On the morning of June 22, an important component of the Short-Baseline Near Detector (SBND) began taking data.
The component, called the cosmic ray tagger, is the first of SBND’s subdetectors to be completed and operational.
The SBND collaboration is constructing the Short-Baseline Near Detector piece by piece, and with the completion of the cosmic ray tagger, we’ve reached a construction and operations milestone.
The SBND’s sought-after particle is the neutrino — a fleeting, difficult-to-capture particle. Adding to the difficulty is the fact that cosmic rays from outer space cloud the sought-after neutrino signal in the detector. The cosmic ray tagger, or CRT, is designed to identify the cosmic rays that rain down on the detector so scientists can subtract those traces from their data, revealing the neutrino signal.
By functionality it is similar to the one installed earlier at the MicroBooNE detector, which you may have read about.
The SBND collaboration installed and commissioned the cosmic ray tagger this month — in only two weeks. The CRT is composed of many finely grained modules capable of measuring an interaction instance to the nanosecond and to within a centimeter of its location in the CRT.
With the newly operational cosmic ray tagger in its current configuration, SBND is currently characterizing the flux of particles called muons. These muons are produced by neutrinos from the Booster Neutrino Beamline so that scientists can measure their parameters in the SBND pit, where SBND will be built. Data taken during this characterization stage will be a great asset on the way to simulation and analysis for the whole SBND detector later on.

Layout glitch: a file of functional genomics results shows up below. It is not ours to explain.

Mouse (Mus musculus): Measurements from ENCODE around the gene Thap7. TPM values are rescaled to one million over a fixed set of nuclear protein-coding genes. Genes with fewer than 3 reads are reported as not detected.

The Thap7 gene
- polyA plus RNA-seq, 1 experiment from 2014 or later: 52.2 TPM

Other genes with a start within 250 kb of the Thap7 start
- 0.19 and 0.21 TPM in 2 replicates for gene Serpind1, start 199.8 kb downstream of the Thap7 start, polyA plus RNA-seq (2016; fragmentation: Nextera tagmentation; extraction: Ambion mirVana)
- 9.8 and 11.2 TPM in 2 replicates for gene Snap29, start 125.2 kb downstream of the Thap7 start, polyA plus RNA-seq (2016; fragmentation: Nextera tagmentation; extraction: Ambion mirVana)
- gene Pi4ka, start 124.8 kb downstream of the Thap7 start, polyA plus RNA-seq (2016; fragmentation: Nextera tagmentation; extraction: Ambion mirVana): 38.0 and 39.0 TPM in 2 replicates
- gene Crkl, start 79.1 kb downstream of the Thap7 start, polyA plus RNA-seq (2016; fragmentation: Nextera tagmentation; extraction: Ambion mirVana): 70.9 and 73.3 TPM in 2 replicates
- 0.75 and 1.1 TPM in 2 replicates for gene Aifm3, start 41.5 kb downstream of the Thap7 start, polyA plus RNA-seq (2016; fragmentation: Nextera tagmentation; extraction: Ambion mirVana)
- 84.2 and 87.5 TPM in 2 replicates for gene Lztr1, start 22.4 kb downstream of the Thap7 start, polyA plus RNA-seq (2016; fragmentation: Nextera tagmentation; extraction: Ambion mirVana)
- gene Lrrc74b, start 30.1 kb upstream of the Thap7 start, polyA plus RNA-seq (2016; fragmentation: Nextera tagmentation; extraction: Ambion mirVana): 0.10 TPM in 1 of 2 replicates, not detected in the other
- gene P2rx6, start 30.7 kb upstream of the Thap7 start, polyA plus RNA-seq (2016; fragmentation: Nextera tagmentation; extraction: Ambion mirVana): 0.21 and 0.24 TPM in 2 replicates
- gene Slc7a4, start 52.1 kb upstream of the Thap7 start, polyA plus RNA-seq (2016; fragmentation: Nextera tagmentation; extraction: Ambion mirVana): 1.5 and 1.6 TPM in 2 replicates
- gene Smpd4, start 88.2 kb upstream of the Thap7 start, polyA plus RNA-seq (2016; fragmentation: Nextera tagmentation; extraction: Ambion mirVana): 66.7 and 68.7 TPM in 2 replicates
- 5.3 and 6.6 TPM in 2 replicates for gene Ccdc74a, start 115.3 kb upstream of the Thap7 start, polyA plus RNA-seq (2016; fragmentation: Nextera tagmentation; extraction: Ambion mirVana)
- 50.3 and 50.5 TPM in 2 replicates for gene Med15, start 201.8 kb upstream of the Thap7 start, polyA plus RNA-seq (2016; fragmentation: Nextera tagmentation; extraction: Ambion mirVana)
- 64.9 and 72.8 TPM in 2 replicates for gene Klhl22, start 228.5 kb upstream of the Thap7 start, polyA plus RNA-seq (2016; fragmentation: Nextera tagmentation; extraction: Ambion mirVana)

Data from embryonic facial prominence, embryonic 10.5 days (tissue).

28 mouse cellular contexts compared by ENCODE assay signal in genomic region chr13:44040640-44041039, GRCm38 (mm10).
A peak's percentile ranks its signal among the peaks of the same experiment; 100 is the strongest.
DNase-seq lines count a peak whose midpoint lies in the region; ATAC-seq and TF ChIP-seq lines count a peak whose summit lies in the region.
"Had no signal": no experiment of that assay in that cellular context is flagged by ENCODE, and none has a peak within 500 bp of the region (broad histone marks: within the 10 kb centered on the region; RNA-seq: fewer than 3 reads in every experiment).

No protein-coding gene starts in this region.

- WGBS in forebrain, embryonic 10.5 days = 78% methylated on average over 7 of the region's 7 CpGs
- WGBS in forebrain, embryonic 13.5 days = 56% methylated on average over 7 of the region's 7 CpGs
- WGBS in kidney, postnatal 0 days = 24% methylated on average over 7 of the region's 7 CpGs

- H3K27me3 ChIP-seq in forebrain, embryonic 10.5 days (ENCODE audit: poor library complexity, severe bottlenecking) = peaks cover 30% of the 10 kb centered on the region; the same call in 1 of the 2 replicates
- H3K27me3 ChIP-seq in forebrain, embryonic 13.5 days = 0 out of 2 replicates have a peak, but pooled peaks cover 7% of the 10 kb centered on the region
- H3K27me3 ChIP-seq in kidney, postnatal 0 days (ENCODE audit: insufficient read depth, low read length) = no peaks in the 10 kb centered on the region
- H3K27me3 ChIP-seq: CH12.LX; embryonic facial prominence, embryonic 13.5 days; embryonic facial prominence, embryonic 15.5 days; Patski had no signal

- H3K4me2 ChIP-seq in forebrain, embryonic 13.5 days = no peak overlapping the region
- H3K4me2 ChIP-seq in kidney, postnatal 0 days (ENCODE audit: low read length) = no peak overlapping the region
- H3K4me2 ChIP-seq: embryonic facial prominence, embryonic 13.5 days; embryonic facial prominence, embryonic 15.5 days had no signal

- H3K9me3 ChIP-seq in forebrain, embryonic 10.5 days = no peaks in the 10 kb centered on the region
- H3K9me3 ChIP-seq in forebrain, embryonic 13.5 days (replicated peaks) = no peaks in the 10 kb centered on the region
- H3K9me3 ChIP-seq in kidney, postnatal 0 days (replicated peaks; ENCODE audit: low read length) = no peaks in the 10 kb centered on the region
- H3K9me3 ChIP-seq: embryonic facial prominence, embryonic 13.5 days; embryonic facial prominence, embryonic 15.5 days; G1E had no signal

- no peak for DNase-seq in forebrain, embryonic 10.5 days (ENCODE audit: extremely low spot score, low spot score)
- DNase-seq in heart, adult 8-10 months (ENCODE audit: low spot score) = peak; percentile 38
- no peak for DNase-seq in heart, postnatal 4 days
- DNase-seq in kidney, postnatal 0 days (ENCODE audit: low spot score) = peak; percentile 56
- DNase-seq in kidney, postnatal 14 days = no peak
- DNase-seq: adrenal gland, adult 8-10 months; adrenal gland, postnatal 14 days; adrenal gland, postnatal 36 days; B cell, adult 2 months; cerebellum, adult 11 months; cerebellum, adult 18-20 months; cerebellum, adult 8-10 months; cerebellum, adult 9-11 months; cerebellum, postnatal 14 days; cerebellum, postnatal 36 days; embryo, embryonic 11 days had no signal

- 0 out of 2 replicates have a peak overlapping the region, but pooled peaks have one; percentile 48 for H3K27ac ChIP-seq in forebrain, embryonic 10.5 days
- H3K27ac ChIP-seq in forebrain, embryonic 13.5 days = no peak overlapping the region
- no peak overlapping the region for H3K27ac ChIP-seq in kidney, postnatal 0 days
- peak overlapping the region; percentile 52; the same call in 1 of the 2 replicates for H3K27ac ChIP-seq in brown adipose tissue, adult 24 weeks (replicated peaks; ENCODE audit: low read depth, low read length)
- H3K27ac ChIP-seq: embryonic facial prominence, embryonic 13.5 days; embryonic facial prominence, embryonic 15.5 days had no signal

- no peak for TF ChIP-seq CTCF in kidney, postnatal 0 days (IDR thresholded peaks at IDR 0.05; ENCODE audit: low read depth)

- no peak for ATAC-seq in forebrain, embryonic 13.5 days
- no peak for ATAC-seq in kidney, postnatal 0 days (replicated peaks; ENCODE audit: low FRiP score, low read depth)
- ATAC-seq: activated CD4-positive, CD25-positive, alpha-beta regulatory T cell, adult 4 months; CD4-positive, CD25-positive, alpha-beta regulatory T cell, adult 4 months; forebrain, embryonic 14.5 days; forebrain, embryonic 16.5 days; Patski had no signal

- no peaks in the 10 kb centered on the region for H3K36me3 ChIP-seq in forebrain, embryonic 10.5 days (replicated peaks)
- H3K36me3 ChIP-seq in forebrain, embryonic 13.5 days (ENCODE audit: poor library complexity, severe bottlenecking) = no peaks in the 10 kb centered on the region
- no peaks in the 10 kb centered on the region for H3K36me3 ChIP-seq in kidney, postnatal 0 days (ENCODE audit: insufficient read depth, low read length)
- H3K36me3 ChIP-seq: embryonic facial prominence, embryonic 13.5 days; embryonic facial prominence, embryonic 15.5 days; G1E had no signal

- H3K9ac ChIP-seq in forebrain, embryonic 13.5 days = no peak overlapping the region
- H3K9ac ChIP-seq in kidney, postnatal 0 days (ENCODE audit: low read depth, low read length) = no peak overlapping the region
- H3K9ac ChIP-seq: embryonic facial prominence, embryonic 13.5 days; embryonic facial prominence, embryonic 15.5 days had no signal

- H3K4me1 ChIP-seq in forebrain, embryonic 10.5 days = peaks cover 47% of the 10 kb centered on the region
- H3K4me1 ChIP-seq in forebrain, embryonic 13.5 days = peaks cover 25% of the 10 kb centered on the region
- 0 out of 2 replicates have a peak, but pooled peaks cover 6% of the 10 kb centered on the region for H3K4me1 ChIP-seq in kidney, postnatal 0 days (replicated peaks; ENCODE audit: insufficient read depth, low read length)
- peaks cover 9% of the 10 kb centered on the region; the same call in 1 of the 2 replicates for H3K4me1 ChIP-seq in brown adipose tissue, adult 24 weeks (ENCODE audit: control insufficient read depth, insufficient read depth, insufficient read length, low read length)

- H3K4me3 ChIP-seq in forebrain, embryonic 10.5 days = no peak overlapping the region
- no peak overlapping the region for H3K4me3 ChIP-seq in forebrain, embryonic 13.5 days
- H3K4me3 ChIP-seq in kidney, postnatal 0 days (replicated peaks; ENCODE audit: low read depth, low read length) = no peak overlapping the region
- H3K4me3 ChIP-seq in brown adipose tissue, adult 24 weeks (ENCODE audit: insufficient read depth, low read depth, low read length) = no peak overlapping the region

The collaboration will continue to take data using the beam from the Booster Neutrino Beamline, as well as from cosmic rays, until the accelerator shutdown in July. When the accelerator complex restarts in October, we will restart data-taking using the CRT.
We are grateful to collaborators at the University of Bern who designed and produced the CRT modules. And the swift installation and commissioning was possible thanks only to the tremendous dedication and commitment of many colleagues from the SBND collaboration as well as great support from Fermilab technical personnel.
Igor Kreslo is a member of the SBND collaboration and a professor at Albert Einstein Center for Fundamental Physics, University of Bern.